Historically, the expression “the proper law” was peculiar to the law of England. Literally, the term simply denoted the appropriate legal system without answering the important question of how you find that system or how you identify it. The conflict of laws was concerned whether that system can be more closely defined and whether they could eliminate general phrases and find a specific formula. However, one comes to the result to the conflict of laws where the term “the proper law” is most generally known and is given the widest and most significant scope. It is in this context that in the early part of the century Westlake defined it as the law of the country with which the contract has its most real connection.  In 1940, John Morris, embraced and adopted this formula, when together with Cheshire he published an article entitled The Proper Law of the Contract.  Mainly, he devoted to a criticism of Vita Food Products Inc. v. Unus Shipping Co. Ltd  , a decision rendered by Lord Wright on behalf of a Judicial Committee including Lords Atkin, Russell of Killowen, Macmillan and Porter.
By 1950, it was generally established in England by decisions of the House of Lords as well as in France, Germany and Switzerland, and other countries, that an express choice of law by parties was valid and conclusive. The same applied to an implied choice, affected through a jurisdiction clause. However, the problem was whether in the absence of an express or implied choice the presumed intention of the parties had to be ascertained by construing the contract. In 1949, Lord Denning stated that the question whether the contract to repay is valid depends on the proper law of the contract, and that depends not so much on the place where it was made or on the intention of the parties as on the place with which it has the most substantial connection.  In 1951, Viscount Simonds accepted this formulation.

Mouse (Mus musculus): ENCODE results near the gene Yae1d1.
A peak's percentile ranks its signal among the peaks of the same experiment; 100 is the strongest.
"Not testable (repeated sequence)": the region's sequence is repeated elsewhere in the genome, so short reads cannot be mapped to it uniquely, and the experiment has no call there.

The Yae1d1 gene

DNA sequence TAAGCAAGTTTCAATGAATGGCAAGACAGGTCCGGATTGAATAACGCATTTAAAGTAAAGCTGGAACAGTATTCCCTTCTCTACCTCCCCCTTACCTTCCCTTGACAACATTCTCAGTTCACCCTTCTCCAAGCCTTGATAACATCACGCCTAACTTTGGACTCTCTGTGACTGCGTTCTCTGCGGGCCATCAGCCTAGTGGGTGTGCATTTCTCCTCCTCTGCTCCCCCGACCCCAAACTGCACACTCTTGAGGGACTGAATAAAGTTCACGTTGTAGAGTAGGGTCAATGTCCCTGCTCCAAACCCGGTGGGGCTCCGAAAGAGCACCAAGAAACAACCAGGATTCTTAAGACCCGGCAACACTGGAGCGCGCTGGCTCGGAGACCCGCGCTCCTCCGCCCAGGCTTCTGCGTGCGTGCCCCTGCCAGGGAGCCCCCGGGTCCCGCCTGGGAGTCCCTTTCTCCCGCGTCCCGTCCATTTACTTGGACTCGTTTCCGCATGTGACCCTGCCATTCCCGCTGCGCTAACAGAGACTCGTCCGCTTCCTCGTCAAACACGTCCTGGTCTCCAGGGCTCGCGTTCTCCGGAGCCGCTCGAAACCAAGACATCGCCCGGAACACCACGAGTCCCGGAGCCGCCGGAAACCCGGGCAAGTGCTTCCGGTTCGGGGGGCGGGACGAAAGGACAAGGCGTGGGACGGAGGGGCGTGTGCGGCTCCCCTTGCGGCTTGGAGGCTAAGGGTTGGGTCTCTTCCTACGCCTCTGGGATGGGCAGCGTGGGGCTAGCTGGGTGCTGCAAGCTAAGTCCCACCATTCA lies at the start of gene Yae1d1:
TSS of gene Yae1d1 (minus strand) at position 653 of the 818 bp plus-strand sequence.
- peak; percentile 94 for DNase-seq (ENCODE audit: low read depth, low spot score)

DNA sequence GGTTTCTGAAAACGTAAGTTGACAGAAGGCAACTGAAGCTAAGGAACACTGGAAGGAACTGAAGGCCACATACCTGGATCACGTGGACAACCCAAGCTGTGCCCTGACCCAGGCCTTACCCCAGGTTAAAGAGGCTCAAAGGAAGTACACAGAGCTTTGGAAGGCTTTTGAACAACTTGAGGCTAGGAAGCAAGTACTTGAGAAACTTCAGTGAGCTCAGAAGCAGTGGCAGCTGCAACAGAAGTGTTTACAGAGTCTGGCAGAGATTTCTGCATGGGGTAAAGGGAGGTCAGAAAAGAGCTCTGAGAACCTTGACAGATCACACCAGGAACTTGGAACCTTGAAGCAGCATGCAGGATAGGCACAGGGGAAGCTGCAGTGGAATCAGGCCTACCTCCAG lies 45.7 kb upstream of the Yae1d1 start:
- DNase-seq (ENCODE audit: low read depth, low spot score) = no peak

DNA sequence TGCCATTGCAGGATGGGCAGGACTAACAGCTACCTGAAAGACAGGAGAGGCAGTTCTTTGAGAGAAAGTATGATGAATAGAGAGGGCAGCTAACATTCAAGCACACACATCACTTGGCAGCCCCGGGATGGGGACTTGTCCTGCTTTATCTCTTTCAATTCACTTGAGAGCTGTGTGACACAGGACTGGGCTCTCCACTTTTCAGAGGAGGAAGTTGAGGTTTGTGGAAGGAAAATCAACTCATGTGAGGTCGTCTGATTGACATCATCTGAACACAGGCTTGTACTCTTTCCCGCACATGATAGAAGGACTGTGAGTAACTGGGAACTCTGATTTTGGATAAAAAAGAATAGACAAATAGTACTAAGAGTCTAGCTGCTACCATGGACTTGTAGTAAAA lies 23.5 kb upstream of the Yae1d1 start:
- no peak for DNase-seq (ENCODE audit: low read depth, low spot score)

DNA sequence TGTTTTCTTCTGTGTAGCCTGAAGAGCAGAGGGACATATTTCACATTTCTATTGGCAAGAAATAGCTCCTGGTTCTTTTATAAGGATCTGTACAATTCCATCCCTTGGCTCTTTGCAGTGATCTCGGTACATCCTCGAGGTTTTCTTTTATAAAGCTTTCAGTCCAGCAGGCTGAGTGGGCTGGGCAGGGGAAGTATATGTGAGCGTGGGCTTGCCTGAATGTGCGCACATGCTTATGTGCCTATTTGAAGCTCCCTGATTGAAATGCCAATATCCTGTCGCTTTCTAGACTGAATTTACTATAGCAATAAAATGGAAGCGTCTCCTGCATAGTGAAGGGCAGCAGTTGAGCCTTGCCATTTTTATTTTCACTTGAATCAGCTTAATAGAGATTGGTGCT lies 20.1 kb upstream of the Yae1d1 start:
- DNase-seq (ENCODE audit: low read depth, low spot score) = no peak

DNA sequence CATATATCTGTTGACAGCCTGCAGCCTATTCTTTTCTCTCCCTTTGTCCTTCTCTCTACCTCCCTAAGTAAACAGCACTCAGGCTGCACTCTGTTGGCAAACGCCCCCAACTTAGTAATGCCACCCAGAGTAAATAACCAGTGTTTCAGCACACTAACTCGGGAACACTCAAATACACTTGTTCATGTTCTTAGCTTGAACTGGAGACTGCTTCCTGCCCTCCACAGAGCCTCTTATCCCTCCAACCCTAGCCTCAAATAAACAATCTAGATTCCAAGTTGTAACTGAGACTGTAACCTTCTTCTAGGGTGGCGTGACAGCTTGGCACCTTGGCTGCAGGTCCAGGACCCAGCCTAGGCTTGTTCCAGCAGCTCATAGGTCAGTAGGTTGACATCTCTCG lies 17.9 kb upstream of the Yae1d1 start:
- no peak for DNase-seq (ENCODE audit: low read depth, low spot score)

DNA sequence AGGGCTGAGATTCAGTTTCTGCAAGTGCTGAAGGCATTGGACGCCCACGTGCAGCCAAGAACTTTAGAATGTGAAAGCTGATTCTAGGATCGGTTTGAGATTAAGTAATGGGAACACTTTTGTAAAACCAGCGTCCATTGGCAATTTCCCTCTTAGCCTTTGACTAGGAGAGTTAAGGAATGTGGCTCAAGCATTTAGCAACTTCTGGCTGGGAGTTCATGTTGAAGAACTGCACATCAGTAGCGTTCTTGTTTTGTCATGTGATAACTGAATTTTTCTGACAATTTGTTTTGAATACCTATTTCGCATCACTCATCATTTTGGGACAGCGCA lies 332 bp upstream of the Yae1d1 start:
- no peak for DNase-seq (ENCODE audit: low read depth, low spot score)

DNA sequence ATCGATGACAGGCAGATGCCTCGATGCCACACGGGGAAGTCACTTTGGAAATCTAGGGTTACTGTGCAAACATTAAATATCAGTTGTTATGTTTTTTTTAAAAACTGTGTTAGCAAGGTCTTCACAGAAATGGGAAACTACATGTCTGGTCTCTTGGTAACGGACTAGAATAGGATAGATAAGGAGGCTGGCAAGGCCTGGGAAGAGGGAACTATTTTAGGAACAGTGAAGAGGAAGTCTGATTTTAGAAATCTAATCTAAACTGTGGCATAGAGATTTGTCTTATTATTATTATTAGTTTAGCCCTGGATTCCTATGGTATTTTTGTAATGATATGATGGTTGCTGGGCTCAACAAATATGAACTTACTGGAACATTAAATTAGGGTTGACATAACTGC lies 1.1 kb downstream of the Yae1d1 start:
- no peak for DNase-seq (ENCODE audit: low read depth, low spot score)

In 1961, Lord Denning introduced a limitation in that and he seemed to suggest a merger between implied choice and proper law. Lord Denning said that in the absence of an express clause the test is simply with what country the transaction has the closest and most real connection  and the point became even more confused. The issue was solved by Lord Diplock in Amin Rasheed Shipping Corp. v Kuwait Insurance Co.  , where he described the proper law of a contract as the substantive law of the country which the parties have chosen as that by which their mutually legally enforceable rights are to be ascertained. 
However, it is quite clear that John Morris’s distinction between express selection, implied selection, the closest and most real connection, is correct if the last-mentioned solution means that in the words of Lord Wright, the court has to impute an intention or to determine for the parties what is the proper law which, as just and reasonable persons, they ought to or would have intended if they had thought about the question when they made the contract.  As a result, England had an embracing subjective formula which, broadly, was covering almost all questions arising in the life of a contract. Therefore, we must not be misled into thinking that the acceptance of a form of words solves all problems.